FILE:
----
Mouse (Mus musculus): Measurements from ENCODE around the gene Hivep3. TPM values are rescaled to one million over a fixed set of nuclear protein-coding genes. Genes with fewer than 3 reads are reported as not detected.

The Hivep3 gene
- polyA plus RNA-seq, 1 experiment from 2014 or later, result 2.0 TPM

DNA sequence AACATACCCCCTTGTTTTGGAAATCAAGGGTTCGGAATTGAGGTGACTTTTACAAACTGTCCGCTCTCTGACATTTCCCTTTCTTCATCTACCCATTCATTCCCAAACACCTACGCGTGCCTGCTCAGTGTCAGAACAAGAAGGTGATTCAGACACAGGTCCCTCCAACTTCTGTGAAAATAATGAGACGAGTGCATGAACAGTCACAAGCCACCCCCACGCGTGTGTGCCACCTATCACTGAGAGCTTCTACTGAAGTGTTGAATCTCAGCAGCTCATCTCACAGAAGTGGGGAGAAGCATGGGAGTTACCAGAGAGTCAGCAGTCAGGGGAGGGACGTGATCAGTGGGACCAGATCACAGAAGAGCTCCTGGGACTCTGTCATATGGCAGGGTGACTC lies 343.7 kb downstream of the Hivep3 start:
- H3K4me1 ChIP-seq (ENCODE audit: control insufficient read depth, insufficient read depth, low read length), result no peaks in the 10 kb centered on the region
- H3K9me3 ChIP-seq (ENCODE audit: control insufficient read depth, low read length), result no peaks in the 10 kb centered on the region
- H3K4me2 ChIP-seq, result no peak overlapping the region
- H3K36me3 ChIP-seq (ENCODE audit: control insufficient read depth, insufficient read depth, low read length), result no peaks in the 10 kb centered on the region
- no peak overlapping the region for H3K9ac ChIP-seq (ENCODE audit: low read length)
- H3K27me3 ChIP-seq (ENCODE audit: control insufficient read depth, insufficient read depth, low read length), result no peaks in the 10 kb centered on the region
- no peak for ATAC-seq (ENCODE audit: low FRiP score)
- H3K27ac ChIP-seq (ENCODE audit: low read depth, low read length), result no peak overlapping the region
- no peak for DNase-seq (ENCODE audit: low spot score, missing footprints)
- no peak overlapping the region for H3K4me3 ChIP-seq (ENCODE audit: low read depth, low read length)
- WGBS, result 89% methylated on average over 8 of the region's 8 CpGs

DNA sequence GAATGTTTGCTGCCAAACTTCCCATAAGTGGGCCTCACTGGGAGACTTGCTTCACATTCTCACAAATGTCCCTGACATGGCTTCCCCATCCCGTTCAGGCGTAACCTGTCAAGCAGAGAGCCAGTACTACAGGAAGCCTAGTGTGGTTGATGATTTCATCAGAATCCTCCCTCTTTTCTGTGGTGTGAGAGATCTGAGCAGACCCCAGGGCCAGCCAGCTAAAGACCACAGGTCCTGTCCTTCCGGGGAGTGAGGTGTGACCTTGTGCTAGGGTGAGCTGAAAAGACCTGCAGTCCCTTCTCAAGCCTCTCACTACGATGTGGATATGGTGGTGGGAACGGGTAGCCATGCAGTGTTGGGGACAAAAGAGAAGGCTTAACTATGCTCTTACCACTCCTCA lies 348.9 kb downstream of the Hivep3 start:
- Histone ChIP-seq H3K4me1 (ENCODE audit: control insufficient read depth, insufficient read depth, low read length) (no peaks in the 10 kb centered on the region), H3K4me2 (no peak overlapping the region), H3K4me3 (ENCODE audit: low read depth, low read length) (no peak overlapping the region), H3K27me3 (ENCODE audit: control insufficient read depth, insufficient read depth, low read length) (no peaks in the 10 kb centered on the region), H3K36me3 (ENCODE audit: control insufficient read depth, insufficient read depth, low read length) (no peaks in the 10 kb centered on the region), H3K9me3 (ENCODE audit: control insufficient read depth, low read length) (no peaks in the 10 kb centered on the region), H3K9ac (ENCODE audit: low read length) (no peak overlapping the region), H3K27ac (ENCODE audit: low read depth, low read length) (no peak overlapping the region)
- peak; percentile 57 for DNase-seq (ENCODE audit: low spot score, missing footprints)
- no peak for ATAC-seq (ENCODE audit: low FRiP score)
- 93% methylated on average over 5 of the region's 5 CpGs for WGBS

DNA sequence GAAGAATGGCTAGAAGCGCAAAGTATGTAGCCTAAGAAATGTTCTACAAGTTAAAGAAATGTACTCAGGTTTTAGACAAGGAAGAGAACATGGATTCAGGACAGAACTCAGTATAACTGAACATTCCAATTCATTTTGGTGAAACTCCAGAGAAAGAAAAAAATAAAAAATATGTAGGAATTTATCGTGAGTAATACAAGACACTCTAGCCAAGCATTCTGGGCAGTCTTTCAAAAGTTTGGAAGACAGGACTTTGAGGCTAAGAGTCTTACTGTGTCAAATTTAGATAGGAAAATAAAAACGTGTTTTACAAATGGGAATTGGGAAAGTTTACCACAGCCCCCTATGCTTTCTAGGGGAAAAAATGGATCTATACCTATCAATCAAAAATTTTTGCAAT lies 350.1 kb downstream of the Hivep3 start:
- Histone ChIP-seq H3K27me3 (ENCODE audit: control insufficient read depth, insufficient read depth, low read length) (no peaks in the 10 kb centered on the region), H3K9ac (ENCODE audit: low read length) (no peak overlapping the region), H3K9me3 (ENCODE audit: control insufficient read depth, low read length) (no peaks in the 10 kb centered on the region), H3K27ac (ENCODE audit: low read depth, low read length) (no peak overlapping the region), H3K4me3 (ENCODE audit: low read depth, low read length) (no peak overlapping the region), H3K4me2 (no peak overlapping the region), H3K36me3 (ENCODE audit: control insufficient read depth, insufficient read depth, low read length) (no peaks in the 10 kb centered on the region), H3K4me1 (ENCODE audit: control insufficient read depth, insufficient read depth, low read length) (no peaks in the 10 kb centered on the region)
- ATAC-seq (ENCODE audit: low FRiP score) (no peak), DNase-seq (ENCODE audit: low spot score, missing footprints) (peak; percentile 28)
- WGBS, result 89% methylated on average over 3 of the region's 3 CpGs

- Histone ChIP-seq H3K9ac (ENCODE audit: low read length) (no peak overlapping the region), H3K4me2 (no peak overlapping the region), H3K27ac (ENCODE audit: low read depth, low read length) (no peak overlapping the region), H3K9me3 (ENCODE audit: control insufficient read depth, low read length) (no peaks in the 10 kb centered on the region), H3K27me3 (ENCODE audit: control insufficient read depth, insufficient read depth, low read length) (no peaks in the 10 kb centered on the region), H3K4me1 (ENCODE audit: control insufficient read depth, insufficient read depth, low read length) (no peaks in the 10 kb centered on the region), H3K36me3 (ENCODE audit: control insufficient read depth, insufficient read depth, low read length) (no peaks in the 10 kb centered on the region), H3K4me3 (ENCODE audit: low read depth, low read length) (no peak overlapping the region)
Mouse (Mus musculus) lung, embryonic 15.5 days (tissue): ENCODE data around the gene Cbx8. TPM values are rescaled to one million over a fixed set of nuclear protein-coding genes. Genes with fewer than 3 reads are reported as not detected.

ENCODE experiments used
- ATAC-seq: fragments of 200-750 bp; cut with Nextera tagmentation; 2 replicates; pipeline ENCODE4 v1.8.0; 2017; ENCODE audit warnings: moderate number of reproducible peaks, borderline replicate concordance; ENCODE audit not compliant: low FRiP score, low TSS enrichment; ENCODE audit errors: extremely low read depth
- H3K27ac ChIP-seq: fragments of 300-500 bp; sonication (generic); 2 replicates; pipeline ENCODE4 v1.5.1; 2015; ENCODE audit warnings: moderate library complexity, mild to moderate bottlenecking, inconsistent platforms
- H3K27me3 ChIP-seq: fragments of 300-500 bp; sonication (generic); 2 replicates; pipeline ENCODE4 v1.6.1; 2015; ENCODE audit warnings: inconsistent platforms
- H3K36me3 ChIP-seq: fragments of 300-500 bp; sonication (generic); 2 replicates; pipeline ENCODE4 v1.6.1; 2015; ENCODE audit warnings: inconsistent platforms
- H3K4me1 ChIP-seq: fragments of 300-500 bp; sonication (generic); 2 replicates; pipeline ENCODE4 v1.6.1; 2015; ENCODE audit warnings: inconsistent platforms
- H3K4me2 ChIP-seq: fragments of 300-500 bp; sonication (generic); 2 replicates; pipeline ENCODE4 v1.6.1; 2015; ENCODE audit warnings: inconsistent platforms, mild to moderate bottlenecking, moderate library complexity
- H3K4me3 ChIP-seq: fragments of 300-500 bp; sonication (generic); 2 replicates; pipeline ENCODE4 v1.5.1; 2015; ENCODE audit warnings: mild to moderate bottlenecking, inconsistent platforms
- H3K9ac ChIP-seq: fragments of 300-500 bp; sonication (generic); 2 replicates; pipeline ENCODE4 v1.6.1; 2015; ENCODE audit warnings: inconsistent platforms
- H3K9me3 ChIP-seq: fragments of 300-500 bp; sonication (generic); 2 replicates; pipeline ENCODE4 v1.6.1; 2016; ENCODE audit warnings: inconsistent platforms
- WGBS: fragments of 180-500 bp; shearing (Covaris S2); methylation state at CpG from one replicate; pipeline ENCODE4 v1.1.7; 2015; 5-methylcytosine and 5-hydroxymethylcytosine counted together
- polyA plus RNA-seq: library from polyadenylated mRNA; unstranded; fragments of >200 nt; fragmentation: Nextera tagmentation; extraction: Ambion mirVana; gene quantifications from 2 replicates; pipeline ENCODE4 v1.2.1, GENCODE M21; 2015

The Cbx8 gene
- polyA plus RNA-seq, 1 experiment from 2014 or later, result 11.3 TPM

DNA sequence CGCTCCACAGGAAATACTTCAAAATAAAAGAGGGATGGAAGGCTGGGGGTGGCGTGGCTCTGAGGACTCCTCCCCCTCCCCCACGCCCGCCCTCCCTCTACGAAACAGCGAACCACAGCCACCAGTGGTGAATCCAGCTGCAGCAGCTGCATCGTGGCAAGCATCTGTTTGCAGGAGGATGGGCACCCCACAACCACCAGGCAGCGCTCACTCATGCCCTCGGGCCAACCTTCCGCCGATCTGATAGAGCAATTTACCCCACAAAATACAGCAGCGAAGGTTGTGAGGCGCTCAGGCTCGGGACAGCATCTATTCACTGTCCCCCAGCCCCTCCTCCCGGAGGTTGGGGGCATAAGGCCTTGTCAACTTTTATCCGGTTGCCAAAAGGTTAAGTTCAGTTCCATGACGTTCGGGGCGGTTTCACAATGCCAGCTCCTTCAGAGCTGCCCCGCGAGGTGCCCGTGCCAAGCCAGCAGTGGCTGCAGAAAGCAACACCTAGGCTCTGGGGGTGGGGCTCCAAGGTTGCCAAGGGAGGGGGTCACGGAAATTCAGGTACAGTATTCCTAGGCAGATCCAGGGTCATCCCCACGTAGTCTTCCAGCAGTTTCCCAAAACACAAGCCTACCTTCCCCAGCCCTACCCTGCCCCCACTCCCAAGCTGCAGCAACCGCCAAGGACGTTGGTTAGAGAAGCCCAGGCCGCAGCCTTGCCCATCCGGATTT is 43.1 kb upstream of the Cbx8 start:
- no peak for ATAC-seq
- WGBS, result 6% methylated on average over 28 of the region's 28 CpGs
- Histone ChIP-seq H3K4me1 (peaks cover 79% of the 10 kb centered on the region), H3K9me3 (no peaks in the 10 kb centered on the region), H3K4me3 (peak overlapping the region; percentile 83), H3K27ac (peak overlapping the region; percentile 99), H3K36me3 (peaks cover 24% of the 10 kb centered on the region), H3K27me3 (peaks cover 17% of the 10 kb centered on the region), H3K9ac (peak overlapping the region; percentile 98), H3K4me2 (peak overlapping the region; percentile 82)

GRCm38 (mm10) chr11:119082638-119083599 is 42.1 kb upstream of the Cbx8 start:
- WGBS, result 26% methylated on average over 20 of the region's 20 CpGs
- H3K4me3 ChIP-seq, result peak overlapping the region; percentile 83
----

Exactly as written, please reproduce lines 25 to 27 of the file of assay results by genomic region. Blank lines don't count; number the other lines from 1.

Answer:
- Histone ChIP-seq H3K9ac (ENCODE audit: low read length) (no peak overlapping the region), H3K4me2 (no peak overlapping the region), H3K27ac (ENCODE audit: low read depth, low read length) (no peak overlapping the region), H3K9me3 (ENCODE audit: control insufficient read depth, low read length) (no peaks in the 10 kb centered on the region), H3K27me3 (ENCODE audit: control insufficient read depth, insufficient read depth, low read length) (no peaks in the 10 kb centered on the region), H3K4me1 (ENCODE audit: control insufficient read depth, insufficient read depth, low read length) (no peaks in the 10 kb centered on the region), H3K36me3 (ENCODE audit: control insufficient read depth, insufficient read depth, low read length) (no peaks in the 10 kb centered on the region), H3K4me3 (ENCODE audit: low read depth, low read length) (no peak overlapping the region)
Mouse (Mus musculus) lung, embryonic 15.5 days (tissue): ENCODE data around the gene Cbx8. TPM values are rescaled to one million over a fixed set of nuclear protein-coding genes. Genes with fewer than 3 reads are reported as not detected.

ENCODE experiments used